The effect of endurance exercise on circulating microvesicle dynamics and their impact on surrounding endothelial cells is unclear. Here we tested the hypothesis that exercise intensity modulates the time course of platelet (PMV) and endothelial-derived (EMV) microvesicle appearance in the circulation through hemodynamic and biochemical-related mechanisms, and that microvesicles formed during exercise would stimulate endothelial angiogenesis in vitro. Nine healthy young men had venous blood samples taken before, during, and throughout the recovery period after 1 h of moderate [46 ± 2% maximal oxygen uptake (V̇o2max)] or heavy (67 ± 2% V̇o2max) intensity semirecumbent cycling and a time-matched resting control trial. In vitro experiments were performed by incubating endothelial cells with rest and exercise-derived microvesicles to examine their effects on cell angiogenic capacities. PMVs (CD41+) increased from baseline only during heavy exercise (from 21 ± 1 × 103 to 55 ± 8 × 103 and 48 ± 6 × 103 PMV/μl at 30 and 60 min, respectively; P < 0.05), returning to baseline early in postexercise recovery (P > 0.05), whereas EMVs (CD62E+) were unchanged (P > 0.05). PMVs were related to brachial artery shear rate (r2 = 0.43) and plasma norepinephrine concentrations (r2 = 0.21) during exercise (P < 0.05). Exercise-derived microvesicles enhanced endothelial proliferation, migration, and tubule formation compared with rest microvesicles (P < 0.05). These results demonstrate substantial increases in circulating PMVs during heavy exercise and that exercise-derived microvesicles stimulate human endothelial cells by enhancing angiogenesis and proliferation. This involvement of microvesicles may be considered a novel mechanism through which exercise mediates vascular healing and adaptation.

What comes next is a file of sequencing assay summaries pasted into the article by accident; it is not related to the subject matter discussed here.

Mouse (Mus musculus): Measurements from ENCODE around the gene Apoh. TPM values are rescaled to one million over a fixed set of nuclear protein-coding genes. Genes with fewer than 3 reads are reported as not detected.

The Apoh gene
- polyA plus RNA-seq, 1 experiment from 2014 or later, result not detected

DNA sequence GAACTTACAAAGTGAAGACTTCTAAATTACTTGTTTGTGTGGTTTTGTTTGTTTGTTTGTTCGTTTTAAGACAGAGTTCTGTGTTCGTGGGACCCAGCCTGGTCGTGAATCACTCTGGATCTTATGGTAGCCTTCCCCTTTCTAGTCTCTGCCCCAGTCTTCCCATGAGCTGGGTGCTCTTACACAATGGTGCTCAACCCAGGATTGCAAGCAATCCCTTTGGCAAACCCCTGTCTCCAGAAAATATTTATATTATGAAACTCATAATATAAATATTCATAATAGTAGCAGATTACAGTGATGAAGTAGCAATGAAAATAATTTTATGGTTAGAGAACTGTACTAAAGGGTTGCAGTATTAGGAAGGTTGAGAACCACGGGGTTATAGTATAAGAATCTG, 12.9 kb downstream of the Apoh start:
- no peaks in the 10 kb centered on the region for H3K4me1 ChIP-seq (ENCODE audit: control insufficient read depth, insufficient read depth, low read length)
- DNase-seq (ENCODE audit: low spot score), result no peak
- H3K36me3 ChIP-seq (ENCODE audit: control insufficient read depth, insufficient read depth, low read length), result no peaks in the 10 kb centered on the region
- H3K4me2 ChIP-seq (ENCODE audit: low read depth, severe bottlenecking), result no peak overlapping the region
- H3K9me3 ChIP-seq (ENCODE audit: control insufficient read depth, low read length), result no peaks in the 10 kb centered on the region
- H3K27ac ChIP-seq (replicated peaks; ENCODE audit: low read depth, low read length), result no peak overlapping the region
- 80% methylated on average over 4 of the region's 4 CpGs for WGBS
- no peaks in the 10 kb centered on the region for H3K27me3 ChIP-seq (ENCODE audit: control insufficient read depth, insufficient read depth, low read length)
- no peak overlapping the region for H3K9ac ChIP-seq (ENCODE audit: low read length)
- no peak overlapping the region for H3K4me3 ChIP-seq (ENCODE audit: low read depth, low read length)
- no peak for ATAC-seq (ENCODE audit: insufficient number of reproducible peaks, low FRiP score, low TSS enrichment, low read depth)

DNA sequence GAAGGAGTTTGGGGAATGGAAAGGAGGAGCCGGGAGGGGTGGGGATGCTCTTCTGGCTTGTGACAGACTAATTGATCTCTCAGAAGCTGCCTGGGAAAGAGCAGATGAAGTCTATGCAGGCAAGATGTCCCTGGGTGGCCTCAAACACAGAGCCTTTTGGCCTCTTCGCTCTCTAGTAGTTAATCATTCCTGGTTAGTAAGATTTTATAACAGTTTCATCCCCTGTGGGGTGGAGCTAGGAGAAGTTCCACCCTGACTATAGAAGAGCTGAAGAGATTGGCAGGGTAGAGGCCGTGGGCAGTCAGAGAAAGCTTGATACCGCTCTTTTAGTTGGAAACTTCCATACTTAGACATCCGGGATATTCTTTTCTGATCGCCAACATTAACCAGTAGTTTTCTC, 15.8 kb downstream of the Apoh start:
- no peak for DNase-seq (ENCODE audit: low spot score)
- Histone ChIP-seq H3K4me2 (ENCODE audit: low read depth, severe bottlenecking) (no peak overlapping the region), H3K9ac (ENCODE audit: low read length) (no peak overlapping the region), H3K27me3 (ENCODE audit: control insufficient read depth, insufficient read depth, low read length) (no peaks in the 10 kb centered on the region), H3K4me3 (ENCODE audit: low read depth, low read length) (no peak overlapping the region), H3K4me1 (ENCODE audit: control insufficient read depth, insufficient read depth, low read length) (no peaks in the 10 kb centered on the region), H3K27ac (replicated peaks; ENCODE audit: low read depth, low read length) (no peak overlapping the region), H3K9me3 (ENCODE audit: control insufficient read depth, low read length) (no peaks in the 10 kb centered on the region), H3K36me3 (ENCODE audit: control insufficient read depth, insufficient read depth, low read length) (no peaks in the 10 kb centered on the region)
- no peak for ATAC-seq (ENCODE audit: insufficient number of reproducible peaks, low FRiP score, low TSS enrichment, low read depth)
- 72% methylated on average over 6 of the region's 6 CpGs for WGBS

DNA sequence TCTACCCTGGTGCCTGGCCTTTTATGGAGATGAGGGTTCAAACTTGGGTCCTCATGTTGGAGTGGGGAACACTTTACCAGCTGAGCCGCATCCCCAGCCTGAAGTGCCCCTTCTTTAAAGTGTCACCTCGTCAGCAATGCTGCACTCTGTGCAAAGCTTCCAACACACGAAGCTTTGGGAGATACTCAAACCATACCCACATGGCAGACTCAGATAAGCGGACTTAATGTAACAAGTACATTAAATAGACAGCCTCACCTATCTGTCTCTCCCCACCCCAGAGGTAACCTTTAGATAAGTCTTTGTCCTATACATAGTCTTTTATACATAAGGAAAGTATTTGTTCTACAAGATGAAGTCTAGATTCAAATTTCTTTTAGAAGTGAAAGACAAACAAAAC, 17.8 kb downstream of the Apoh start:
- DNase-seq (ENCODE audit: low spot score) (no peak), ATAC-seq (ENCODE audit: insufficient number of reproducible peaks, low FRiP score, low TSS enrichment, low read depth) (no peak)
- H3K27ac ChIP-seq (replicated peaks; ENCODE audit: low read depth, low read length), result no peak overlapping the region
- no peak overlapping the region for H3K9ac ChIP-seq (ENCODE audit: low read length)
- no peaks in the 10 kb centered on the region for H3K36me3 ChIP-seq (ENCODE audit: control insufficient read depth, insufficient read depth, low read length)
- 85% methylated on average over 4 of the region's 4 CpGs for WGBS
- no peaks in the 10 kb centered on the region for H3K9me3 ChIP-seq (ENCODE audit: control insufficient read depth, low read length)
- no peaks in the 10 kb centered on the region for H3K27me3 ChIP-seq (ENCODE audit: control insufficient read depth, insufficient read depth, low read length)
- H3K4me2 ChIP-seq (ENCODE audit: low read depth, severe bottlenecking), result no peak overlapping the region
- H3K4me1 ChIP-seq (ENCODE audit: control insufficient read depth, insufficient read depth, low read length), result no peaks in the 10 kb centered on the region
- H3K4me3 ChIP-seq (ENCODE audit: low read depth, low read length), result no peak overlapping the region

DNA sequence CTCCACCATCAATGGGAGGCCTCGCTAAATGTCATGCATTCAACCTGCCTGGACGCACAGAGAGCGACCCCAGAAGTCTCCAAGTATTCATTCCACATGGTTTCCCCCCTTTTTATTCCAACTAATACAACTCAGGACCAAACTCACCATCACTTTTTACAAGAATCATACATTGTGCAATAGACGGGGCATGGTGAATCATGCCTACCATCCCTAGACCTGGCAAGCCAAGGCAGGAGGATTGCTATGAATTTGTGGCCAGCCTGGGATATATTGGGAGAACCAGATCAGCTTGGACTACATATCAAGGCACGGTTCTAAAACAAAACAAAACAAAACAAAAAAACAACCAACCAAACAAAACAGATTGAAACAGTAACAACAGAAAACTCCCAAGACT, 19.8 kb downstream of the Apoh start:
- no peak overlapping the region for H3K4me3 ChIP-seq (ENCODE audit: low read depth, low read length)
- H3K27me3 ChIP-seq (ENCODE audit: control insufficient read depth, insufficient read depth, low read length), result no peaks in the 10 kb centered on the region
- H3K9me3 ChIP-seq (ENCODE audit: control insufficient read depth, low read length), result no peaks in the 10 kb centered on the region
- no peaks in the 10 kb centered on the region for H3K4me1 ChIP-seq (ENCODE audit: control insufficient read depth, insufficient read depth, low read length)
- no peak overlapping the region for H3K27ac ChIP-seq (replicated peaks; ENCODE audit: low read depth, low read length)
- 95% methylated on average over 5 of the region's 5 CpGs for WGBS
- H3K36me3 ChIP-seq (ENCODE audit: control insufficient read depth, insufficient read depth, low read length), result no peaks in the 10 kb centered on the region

- platelet microvesicles
- shear stress
- human umbilical vein endothelial cell
- Copyright © 2016 the American Physiological Society
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